Updated: Sep 3, 2020
One of the hardest things about having a small business is implementing financial literacy. Most of us, especially in the black community were never taught how finances should be modeled. Let alone to enter your first business venture and be tested on this reality. Opening a small business is a great way to get more money, but it can be challenging. The main lessons I learned about business finance are:
1. Your 9-5 is not going to fund your business
2. Your business’s profit is not your money
3. You need to pay yourself first
4. You need to pay other people, even if you have no employees
5. Profits aren’t always in the positive
6. Your business needs its own bank account
7. Keep up with all your spending details
8. And get you a financial advisor
You’re probably scratching your head at a few of these lessons or thinking “Don, you ain’t say nothing new”. Honestly, if I was reading this a year ago, I would’ve felt discouraged. But I’m here to tell you to have no fear and let me elaborate!
When I started my business, I had just transitioned between one job into another. I was excited about the increase in salary. With the extra cash in my pocket, I assumed it was a perfect time to start a business. But just as most of us have been taught; I always paid my bill, got food, and saved. With that I assumed my finances were great because I didn’t worry, I was paid! But starting something from nothing will definitely have you rethinking your trips to pizza hut. I thought I had no money for business because $400 was more than what I was planning to spend for a domain after I spent a stack on rent.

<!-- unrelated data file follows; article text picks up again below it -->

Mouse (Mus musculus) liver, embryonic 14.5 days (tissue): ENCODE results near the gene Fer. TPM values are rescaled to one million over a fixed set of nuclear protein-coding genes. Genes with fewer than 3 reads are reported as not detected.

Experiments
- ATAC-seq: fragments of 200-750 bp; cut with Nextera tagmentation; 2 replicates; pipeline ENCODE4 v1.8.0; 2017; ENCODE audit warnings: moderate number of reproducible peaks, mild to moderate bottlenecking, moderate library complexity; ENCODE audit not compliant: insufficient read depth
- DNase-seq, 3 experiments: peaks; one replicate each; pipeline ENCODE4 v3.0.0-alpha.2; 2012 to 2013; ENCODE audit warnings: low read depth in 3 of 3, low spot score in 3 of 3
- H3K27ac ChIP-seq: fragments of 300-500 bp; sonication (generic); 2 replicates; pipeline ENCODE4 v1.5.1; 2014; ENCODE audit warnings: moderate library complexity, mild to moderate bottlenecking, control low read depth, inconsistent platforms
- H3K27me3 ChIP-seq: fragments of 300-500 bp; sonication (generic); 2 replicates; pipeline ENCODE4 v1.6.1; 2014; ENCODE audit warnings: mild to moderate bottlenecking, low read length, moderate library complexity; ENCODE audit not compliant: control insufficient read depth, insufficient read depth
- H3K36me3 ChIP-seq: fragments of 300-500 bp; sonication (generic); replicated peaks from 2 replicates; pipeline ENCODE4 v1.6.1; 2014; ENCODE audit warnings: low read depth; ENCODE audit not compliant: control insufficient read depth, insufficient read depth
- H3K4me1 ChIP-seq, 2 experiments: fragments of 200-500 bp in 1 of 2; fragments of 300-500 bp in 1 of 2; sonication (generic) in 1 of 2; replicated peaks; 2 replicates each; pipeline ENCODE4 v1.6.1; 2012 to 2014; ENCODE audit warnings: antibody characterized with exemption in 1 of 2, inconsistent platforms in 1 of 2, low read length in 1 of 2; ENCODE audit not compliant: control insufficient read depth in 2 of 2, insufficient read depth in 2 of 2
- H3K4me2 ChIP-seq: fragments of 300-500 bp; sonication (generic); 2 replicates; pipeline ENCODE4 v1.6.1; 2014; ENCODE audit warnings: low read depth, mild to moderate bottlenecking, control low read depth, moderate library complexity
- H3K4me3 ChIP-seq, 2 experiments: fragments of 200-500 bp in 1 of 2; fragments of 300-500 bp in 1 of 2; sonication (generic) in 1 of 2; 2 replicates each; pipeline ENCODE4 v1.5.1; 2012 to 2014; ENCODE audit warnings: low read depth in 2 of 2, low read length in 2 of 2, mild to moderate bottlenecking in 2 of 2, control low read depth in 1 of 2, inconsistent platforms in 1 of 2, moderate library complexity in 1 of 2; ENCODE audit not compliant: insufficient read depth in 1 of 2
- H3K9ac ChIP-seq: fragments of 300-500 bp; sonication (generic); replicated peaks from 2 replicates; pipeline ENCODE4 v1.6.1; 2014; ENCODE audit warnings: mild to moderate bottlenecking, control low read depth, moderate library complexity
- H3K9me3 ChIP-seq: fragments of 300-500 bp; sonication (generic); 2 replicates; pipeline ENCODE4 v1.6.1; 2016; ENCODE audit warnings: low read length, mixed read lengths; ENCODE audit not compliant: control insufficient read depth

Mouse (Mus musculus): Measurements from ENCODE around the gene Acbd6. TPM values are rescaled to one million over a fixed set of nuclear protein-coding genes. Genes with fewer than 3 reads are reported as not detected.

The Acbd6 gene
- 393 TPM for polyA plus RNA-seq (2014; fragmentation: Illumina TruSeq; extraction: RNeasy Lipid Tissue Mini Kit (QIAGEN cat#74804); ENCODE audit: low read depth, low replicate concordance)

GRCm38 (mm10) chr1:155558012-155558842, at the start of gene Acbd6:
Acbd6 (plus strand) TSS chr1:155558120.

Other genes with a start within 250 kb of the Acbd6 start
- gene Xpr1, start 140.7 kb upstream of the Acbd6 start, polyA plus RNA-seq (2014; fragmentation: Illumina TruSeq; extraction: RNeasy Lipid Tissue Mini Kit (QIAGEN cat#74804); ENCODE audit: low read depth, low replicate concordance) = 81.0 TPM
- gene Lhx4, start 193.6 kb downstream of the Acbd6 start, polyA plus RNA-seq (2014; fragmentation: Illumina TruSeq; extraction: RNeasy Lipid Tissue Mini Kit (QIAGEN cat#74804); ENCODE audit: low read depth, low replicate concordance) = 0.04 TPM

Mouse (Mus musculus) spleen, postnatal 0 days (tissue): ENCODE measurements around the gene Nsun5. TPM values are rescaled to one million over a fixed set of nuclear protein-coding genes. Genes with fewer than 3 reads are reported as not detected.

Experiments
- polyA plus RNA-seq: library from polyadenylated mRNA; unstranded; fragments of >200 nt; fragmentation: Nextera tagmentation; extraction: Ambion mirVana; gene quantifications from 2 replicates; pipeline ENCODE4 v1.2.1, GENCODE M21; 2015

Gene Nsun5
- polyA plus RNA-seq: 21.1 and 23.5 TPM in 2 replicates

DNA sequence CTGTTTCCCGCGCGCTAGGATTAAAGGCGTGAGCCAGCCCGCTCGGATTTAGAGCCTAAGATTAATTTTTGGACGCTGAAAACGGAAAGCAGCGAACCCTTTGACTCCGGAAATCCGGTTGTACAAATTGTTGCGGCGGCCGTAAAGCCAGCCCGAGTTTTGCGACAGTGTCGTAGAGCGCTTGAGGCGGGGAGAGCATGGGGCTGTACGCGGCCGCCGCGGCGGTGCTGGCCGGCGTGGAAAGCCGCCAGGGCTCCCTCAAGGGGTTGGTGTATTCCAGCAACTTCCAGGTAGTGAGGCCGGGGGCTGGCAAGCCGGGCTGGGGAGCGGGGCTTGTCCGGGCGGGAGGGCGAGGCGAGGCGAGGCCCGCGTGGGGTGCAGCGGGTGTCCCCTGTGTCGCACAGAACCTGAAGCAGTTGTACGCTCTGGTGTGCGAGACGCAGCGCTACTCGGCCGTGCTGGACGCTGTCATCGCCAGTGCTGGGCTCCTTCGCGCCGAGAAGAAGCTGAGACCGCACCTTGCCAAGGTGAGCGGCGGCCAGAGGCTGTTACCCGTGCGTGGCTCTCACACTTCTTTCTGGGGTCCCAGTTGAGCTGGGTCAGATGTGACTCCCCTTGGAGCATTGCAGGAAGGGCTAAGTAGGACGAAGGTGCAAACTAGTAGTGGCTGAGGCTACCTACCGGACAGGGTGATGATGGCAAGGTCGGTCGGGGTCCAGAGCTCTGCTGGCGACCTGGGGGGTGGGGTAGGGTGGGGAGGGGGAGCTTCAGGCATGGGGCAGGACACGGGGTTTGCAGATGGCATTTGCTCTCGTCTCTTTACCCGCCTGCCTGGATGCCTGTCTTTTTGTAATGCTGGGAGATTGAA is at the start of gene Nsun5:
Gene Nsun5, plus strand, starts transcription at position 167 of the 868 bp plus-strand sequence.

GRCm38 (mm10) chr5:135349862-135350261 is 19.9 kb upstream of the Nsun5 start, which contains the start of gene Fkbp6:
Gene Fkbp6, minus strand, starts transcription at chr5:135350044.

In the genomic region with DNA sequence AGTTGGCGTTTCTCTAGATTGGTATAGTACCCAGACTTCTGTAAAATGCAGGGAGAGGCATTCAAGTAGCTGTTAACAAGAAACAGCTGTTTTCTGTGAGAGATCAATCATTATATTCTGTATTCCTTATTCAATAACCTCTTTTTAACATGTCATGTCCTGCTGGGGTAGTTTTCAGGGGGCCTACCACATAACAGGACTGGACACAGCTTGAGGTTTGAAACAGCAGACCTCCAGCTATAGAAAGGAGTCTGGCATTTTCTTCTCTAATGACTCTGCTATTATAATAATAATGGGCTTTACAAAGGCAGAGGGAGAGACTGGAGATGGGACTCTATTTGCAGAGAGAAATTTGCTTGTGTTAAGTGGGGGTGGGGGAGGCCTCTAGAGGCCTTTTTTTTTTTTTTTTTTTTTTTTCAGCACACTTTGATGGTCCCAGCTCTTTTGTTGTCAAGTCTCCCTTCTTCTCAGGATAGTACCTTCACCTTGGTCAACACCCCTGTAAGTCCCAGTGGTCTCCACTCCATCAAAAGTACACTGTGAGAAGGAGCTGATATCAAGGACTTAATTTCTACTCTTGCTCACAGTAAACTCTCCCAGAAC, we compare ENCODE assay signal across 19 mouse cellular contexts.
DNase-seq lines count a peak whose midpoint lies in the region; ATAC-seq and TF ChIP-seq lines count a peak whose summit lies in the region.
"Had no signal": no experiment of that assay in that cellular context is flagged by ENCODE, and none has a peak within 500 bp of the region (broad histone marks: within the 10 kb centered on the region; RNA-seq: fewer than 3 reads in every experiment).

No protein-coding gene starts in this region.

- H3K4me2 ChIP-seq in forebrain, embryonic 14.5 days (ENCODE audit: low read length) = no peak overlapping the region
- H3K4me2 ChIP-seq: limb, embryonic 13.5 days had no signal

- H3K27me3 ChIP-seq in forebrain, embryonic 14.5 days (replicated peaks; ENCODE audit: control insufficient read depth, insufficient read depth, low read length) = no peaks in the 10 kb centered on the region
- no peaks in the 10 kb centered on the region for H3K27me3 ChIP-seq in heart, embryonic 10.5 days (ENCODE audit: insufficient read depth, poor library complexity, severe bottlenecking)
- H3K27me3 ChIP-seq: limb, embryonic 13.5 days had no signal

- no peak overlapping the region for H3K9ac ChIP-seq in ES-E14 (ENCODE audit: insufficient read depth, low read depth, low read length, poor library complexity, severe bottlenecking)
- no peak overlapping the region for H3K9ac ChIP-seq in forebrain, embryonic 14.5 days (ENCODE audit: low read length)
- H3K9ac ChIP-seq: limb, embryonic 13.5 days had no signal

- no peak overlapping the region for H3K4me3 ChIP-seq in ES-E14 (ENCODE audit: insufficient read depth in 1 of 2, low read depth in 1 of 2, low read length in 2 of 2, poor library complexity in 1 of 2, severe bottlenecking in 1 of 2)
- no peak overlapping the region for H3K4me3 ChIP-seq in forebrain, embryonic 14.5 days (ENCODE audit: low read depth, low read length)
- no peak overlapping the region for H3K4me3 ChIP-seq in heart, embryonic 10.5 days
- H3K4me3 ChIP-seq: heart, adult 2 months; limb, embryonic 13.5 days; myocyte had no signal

And I wondered, am I too broke for business.
The first lesson I learned was my 9-5 isn’t going to fund my business. The reality is if you’re going to wait till your paycheck comes to restock your inventory, you're fucked. Period!!!! I spent a few months setting aside $100 from my paycheck into a separate account.
Again, your business needs its own bank account!!! That doesn’t mean create a business account at a local bank. You just need to separate your money. Make sure you pay yourself, pay your business, and pay your bills. Honestly, I had planned to wait until my first year in business to create a BA. Only because I wanted to avoid bank fees. I just created a checking that required $500 to remain free and that’s it.
This helped since the first few months of business I was spending money like it was nobody’s business. I purchased a domain, paid contracts, got supplies, paid for a business email, etc. Having a separate account helped me manage my money and where it was going.
This brings me to one of the most disregarded pieces of advice in professional business and finance, GET A FINANCIAL ADVISOR!!! We all like getting and spending money but when it comes to purchasing assets or planning our money for the future, it gets difficult. With a small business, your expenses look different and are different across fields. A small business for clothing spends money differently than a blogging business. So, to get a little advice from a paid professional gives your money a professional overlook and perspective. Trust me you ain’t too broke!!!